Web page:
By Syed AkbarHyderabad, Jan 5: An intermediate dropout from a remote village in
Guntur district has developed a prototype of power generator that
produces electricity utilizing the vibrations caused by vehicles on
busy road junctions. It converts the mechanical energy created by the
road traffic into electrical energy, which can be added to the power
grid or stored in battery.
The prototype generator developed by Damalapati Venkata Krishna of
Ganapavaram village in Rajulapalem mandal of Guntur district will be
displayed at the Renewable Energy World Asia (REWA) conference in
Bangkok, Thailand in the first week of October this year.
The 100th session of the Indian Science Congress currently underway in
Kolkata had accepted the paper of Venkata Krishna for a poster
presentation. But when he went to Kolkata to make the presentation, he
was denied permission on the grounds that he is not a graduate,
Venkata Krishna told this correspondent.
“Prof AK Rao, sectional president, physical sciences, Indian Science
Congress Association, 2013, sent the acceptance letter. He also
directed me to two of the organisers of the science congress for
accommodation in Kolkata. But to my surprise they told me that since I
am not a graduate, I am not eligible for the presentation,” Venkata
Krishna pointed out.
Dr Gollapalli Nageswara Rao of Andhra University said generation of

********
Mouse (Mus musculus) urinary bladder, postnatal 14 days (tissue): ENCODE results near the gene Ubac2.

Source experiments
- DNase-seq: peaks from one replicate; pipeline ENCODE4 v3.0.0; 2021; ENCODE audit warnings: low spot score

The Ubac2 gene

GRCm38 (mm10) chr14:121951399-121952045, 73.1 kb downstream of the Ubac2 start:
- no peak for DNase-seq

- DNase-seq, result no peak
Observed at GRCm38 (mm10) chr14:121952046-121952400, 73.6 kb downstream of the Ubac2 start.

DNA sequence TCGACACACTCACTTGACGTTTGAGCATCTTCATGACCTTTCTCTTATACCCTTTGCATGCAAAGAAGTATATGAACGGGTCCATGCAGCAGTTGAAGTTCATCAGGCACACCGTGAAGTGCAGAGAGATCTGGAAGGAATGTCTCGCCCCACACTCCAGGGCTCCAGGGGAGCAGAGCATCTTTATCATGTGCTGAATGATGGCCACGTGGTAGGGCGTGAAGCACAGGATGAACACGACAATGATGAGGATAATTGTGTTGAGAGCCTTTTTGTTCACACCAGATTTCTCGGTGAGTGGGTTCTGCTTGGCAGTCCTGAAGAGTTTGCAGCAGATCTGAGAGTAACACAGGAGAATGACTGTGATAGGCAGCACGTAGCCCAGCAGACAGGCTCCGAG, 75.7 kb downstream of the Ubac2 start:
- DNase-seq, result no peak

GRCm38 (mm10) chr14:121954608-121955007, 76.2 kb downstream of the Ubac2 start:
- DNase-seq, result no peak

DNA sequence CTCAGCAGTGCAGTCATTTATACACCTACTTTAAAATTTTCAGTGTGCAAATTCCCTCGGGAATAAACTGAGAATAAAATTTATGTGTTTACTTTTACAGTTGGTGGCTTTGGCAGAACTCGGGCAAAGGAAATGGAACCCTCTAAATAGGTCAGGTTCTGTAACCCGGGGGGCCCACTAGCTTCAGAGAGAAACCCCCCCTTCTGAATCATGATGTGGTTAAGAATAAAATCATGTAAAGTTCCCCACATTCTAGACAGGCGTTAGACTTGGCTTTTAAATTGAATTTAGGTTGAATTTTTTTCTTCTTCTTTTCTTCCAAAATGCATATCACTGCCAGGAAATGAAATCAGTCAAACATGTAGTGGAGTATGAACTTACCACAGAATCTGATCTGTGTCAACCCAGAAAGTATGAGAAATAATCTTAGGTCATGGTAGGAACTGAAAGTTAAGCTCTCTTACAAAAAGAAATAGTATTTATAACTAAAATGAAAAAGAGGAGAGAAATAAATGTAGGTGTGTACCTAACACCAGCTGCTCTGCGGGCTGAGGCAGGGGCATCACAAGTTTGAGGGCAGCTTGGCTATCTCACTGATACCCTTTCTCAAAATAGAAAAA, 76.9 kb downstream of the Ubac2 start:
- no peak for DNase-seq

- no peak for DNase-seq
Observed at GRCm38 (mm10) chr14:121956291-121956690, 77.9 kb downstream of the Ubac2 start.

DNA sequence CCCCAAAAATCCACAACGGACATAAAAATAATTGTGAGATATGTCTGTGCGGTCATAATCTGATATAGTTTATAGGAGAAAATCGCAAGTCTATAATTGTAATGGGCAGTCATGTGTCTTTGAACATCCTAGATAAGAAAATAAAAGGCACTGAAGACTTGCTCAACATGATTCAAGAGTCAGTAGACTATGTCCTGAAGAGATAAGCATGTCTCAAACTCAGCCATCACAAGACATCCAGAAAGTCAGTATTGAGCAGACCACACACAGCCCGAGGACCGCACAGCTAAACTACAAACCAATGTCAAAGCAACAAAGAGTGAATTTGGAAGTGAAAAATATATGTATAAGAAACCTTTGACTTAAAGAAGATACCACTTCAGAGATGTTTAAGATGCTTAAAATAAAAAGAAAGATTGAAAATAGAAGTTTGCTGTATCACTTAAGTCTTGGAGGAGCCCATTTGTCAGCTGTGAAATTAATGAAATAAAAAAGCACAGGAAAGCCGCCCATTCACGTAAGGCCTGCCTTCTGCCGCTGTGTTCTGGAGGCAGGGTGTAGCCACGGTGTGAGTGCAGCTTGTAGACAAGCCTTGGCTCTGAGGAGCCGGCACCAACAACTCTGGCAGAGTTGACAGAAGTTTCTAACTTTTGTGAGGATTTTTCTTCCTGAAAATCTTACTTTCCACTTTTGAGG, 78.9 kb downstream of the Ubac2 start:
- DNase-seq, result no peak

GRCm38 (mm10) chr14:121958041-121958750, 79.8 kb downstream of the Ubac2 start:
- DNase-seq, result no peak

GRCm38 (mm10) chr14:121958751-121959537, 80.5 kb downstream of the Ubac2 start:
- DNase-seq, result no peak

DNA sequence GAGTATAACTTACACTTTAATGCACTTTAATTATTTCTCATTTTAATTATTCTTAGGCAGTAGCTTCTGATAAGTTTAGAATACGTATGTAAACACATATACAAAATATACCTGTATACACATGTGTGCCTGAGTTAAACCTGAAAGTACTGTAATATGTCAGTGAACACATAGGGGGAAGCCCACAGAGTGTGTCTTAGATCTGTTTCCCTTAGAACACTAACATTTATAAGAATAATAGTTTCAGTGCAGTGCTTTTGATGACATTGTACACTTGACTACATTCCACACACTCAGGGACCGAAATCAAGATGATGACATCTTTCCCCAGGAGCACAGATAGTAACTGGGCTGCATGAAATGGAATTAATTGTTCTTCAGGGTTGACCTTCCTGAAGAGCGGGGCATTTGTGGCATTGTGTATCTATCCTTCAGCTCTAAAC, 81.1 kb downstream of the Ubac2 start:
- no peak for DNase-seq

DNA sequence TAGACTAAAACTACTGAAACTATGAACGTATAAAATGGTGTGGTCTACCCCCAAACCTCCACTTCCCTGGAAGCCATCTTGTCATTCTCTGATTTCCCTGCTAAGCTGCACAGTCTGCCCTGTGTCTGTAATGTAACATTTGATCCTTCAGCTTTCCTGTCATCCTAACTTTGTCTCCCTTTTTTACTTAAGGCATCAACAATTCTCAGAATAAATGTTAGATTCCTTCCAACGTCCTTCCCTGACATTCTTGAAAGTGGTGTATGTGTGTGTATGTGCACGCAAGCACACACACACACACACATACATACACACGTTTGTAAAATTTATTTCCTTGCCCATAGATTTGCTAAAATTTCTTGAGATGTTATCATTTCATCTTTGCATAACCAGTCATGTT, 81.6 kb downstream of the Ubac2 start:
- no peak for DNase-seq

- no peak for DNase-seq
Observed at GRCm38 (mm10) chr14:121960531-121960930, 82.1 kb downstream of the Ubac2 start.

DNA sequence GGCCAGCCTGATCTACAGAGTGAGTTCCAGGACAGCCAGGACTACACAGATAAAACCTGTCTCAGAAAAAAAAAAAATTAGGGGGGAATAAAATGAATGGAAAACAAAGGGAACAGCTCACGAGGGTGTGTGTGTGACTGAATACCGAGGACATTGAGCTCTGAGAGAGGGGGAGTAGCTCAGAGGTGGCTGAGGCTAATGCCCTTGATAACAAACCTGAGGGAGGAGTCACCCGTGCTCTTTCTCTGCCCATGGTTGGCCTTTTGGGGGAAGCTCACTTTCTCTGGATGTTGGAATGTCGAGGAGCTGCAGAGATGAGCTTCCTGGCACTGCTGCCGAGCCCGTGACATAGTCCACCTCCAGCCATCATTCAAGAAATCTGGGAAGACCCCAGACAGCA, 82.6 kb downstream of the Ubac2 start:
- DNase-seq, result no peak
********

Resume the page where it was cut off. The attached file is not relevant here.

electricity from road traffic movement is feasible. “Venkata Krishna
had made a prototype generator of road traffic energy. Many scientists
the world over are involved in research on similar projects to
generate green electricity from vehicular movement on busy roads. We
have to see if the prototype is commercial feasible for mass
production,” Dr Nageswara Rao observed.
Venkat Krishna’s prototype generator has two components, a pressure
plate and a power- producing device. The pressure plate is put
underneath the road and is connected to the power-producing device.
Whenever a vehicle passes through the plate, the pressure generated
from vibrations and weight is passed on to the device, which converts
this mechanical energy into electrical energy.
“It will be useful in heavy traffic roads in cities and national
highways. To begin with, the power generated can be utilised to supply
electricity to traffic signals or streetlights. It works better, when
the density of traffic is high. Since the power can be stored in
battery, it will supply continuous power to traffic signals even
during non-peak hours,” Venkat Krishna said.
Earlier, he developed a device called Kishan Rakshak, which
automatically throws a covering shield over chilli crop kept for sun
drying, whenever it rains.